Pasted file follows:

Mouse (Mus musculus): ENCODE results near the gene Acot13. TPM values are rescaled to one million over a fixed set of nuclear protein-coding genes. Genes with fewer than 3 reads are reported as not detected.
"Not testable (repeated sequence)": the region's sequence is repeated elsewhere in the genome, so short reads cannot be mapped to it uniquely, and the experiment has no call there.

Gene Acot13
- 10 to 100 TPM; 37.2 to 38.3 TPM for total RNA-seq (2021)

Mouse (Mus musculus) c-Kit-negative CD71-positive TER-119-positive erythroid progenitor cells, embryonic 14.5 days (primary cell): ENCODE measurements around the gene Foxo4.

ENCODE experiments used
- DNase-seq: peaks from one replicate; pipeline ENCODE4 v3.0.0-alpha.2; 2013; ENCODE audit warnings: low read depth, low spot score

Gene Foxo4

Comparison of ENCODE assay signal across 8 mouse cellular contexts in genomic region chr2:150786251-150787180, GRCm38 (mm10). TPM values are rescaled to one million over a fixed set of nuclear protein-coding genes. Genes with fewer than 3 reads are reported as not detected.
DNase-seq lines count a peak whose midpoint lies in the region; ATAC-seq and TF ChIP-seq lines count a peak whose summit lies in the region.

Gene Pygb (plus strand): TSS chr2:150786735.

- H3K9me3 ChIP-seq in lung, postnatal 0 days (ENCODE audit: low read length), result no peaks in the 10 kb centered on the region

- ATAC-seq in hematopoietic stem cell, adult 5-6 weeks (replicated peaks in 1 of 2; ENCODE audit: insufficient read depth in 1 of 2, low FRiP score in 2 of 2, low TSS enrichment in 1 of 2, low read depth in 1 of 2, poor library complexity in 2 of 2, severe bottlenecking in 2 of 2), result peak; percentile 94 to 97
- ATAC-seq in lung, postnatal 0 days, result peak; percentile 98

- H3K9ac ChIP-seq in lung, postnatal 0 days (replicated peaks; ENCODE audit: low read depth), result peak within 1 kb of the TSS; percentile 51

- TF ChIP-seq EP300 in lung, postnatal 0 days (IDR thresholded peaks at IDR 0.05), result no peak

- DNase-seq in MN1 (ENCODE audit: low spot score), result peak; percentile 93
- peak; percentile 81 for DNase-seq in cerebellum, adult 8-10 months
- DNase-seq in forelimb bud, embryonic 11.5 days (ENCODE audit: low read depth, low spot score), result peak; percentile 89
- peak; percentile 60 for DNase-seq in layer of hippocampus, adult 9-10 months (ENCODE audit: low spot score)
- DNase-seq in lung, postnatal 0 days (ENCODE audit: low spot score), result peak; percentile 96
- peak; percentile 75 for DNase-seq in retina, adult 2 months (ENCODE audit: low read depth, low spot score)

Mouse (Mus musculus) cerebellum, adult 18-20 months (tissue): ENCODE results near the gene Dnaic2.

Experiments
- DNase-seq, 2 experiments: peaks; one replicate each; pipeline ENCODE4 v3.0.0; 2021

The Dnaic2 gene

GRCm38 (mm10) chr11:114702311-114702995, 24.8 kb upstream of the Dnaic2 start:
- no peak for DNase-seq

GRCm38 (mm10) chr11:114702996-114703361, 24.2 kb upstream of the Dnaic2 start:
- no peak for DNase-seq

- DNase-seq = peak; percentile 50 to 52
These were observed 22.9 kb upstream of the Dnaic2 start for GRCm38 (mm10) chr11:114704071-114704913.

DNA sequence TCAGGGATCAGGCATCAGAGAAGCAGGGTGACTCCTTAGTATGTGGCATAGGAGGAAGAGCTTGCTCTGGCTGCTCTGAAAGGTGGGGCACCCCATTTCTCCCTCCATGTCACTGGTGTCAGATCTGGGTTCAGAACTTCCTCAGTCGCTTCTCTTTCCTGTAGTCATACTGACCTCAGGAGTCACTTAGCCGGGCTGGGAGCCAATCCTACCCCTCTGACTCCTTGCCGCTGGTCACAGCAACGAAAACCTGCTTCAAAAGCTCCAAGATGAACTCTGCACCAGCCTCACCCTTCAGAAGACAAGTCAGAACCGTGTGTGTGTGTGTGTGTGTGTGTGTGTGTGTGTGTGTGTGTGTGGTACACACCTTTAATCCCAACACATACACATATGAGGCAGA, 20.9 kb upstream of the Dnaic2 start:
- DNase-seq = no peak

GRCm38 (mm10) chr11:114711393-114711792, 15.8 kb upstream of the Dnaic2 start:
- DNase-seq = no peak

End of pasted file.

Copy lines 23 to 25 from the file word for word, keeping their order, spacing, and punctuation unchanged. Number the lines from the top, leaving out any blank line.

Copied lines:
Mouse (Mus musculus) cerebellum, adult 18-20 months (tissue): ENCODE results near the gene Dnaic2.

Experiments
- DNase-seq, 2 experiments: peaks; one replicate each; pipeline ENCODE4 v3.0.0; 2021